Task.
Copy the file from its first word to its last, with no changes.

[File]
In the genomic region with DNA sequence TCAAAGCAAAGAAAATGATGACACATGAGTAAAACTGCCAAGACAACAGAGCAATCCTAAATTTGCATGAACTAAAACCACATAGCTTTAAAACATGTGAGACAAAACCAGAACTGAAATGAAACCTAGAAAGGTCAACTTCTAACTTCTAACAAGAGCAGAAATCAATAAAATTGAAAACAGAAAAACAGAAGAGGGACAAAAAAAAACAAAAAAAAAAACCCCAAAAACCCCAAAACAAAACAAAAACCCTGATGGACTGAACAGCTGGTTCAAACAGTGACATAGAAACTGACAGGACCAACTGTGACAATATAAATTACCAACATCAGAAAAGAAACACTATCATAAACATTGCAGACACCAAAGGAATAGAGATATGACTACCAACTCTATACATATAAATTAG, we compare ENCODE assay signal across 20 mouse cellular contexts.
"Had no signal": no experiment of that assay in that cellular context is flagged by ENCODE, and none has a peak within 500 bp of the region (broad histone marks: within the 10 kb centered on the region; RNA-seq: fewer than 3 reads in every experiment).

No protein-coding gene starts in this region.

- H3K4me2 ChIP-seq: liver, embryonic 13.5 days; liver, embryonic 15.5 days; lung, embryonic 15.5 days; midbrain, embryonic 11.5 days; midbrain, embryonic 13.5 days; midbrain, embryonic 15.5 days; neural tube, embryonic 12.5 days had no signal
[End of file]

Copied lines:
In the genomic region with DNA sequence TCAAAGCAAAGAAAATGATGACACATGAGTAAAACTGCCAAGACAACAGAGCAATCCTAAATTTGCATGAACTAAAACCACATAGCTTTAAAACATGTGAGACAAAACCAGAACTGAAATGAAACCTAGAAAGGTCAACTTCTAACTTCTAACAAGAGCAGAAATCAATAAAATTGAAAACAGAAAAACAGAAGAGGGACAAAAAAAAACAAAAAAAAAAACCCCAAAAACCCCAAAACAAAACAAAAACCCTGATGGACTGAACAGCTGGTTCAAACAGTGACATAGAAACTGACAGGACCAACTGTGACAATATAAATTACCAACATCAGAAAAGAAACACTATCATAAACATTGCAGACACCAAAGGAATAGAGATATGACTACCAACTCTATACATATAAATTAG, we compare ENCODE assay signal across 20 mouse cellular contexts.
"Had no signal": no experiment of that assay in that cellular context is flagged by ENCODE, and none has a peak within 500 bp of the region (broad histone marks: within the 10 kb centered on the region; RNA-seq: fewer than 3 reads in every experiment).

No protein-coding gene starts in this region.

- H3K4me2 ChIP-seq: liver, embryonic 13.5 days; liver, embryonic 15.5 days; lung, embryonic 15.5 days; midbrain, embryonic 11.5 days; midbrain, embryonic 13.5 days; midbrain, embryonic 15.5 days; neural tube, embryonic 12.5 days had no signal